The golden goose of US innovation continues to get plucked. The NVCA released data which shows the industry is shrinking at an accelerating rate. This reflects the New Normal for venture capital, where capital efficiency is gaining share against traditional VC. Many large funds have moved into CleanTech, where the investments required are huge and long-term.
Curiously the WSJ looked at the similar data and had a rosy spin on it. Their estimate for 1H10 commitments to venture capital is $7.5B across 72 funds vs $6.6B across 68 funds a year earlier. Promising, but still half of 2008, when in the same period $14.2B was raised.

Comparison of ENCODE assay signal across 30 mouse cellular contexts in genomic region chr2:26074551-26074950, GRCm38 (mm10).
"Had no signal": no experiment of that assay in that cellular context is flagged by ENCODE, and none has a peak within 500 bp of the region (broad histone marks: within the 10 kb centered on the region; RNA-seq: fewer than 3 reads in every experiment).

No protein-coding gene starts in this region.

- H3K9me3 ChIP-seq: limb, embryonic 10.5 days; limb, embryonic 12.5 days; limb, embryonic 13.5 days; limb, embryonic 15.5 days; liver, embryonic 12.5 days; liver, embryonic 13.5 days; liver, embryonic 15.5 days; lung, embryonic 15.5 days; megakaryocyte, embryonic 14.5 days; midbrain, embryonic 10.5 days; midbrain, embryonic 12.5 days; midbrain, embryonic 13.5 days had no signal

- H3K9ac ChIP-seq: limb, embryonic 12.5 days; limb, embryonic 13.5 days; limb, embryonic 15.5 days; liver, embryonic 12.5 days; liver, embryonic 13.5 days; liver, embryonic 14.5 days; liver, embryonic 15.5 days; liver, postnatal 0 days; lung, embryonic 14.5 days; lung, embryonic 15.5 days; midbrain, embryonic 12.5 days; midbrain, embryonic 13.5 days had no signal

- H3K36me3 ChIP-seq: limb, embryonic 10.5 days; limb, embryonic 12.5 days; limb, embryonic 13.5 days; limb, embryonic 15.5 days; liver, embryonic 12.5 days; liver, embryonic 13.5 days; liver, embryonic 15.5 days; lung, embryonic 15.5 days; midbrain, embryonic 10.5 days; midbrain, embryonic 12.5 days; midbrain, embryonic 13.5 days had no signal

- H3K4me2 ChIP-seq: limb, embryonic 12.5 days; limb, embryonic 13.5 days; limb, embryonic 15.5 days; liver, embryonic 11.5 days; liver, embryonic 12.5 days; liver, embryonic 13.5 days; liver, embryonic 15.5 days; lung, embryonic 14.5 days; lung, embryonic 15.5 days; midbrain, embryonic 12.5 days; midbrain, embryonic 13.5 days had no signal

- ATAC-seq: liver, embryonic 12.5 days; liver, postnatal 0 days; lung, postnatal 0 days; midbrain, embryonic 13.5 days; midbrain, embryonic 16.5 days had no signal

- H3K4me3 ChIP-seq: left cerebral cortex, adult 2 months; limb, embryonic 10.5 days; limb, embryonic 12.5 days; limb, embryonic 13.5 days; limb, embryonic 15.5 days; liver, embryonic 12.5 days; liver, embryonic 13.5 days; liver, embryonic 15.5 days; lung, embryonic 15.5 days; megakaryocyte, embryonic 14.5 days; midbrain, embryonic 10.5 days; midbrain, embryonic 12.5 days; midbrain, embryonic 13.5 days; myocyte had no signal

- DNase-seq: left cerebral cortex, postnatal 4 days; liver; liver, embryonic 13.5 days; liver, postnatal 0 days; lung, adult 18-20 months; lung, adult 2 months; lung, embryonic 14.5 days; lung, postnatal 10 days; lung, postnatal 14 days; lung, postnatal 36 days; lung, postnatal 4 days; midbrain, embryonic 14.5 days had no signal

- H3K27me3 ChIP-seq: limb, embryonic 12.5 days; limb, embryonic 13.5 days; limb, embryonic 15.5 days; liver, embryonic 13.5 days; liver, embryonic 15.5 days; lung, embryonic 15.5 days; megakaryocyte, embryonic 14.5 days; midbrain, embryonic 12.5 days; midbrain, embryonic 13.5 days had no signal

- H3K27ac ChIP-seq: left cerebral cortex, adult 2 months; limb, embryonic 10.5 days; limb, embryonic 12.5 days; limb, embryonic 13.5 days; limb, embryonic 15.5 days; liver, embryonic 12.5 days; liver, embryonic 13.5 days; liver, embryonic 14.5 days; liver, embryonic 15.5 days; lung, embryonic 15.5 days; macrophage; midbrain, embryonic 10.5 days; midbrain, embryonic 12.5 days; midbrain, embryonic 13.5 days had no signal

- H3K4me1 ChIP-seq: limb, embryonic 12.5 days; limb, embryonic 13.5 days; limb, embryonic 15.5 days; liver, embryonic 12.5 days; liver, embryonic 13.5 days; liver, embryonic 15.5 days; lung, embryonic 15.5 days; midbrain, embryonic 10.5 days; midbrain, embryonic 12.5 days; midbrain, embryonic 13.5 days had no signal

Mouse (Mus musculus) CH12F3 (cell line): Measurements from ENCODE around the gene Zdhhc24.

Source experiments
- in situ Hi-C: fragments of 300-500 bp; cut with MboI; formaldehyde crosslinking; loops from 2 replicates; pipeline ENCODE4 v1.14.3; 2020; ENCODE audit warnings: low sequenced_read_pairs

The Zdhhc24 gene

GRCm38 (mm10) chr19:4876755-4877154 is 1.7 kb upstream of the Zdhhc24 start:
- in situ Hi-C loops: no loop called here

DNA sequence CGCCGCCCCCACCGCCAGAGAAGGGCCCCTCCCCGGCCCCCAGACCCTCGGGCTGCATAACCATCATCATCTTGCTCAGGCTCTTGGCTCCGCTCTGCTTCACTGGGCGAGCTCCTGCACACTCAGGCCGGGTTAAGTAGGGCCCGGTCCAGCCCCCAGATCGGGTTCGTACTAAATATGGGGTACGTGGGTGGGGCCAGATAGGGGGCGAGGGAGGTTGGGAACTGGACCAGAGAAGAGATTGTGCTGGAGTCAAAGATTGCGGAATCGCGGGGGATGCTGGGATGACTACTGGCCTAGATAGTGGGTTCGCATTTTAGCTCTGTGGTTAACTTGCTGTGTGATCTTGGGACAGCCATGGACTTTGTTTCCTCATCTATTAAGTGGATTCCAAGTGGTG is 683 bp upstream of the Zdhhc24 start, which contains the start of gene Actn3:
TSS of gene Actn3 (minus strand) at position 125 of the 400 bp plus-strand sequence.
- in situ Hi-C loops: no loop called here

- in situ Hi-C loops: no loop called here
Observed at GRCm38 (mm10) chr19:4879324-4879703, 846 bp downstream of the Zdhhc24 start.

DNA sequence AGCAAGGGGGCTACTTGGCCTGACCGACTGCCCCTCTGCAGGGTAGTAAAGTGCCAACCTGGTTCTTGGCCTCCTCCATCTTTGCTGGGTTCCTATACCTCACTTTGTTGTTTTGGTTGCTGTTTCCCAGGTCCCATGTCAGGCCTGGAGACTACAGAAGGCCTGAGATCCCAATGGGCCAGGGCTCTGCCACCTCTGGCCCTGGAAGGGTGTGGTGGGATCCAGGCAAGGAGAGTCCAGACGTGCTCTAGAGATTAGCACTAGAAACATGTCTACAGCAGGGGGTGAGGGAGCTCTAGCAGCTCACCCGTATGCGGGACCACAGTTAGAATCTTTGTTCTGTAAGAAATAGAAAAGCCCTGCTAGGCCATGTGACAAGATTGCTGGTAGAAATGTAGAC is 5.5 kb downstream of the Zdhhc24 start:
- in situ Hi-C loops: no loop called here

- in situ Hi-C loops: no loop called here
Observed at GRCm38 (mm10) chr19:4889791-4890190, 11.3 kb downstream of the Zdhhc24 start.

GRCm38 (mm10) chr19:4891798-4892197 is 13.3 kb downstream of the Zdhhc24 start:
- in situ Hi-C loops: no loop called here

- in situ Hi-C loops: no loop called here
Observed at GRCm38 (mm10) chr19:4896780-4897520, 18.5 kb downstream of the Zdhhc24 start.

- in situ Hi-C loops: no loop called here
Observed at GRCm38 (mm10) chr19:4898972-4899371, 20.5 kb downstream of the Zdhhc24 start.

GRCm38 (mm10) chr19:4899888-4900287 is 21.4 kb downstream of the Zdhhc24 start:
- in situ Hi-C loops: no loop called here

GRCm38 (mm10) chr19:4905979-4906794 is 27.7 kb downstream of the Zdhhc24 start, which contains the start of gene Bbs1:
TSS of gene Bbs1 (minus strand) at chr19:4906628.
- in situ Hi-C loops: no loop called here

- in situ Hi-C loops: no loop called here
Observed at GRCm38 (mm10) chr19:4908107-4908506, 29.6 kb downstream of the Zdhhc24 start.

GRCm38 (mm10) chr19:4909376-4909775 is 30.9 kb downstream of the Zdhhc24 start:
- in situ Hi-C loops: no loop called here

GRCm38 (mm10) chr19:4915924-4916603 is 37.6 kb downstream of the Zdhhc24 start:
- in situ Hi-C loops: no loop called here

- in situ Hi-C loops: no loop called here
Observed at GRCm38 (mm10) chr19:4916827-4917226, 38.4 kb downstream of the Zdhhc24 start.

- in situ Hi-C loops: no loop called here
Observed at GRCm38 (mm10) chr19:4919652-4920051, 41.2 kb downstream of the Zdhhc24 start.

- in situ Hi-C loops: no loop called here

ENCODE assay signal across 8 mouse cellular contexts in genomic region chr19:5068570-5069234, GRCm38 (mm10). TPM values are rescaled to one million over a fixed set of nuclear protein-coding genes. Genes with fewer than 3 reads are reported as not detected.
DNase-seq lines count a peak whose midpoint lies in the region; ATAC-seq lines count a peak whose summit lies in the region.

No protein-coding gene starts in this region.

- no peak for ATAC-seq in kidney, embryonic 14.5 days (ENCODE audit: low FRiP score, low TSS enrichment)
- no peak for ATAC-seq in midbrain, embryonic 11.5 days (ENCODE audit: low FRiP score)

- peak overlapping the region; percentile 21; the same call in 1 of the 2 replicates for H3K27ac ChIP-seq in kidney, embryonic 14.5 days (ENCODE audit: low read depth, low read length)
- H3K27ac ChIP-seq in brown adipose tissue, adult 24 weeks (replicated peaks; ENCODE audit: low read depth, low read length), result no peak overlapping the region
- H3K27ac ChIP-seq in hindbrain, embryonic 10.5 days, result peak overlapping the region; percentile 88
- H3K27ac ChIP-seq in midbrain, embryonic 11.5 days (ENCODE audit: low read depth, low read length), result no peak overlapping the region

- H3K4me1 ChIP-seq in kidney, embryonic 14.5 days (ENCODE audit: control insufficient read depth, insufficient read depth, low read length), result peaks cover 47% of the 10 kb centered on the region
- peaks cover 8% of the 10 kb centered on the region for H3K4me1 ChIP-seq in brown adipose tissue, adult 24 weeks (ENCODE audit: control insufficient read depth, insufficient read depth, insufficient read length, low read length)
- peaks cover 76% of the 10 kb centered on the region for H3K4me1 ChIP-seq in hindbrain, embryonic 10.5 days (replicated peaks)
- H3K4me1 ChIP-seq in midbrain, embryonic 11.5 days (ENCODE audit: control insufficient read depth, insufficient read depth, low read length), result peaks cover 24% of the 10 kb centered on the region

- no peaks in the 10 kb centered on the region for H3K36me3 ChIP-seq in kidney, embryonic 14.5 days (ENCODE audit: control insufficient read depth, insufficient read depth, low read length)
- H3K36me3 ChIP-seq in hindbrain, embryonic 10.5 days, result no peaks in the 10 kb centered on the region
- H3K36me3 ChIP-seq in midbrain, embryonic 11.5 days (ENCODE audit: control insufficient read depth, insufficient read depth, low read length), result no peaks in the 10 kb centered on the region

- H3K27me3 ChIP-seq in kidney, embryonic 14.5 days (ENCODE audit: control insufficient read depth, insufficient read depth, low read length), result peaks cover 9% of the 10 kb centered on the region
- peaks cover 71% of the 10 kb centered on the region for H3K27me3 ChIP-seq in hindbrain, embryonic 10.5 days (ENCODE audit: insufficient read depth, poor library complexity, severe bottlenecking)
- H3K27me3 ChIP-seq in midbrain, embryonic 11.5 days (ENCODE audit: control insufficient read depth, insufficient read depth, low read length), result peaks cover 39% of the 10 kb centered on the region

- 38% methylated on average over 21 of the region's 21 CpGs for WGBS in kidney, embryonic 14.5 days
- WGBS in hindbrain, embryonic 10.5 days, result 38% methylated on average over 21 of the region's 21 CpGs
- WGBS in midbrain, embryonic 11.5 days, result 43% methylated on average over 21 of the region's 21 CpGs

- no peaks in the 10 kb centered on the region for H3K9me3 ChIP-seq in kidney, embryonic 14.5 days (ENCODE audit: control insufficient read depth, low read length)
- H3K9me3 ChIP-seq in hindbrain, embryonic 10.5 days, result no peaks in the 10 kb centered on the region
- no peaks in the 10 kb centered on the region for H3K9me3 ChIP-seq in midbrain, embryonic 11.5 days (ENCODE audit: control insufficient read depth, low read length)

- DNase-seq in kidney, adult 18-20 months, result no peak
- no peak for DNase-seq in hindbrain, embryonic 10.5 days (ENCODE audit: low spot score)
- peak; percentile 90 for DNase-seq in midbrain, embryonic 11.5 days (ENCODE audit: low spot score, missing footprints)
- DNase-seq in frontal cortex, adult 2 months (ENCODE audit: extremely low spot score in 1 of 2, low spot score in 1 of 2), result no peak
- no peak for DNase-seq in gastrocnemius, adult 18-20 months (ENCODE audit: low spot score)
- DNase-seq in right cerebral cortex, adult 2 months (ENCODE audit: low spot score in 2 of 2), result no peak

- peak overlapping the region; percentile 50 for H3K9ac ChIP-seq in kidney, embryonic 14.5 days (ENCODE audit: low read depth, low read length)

The WSJ data shows money flowing to early stage and multi-stage but shrinking from later stage funds - sucking the middle dry. This is consistent with anecdotal experience in the heart of venture capital, Silicon Valley, where the mid-sized funds are the most challenged, and many larger funds are raising smaller this time.
Possibly the way to square the two reports is to distinguish funds for US investment vs. funds for global investment. TechCrunch reports that the number of funds and overall capital are expected to continue to decline for traditional markets, but to expand for China, India and Brazil. Sequoia for example just closed a $1B early-stage China fund, which I believe would be excluded from the NVCA data (it counts based on location of fund, not of sponsoring firm) and yet skew the WSJ data upwards.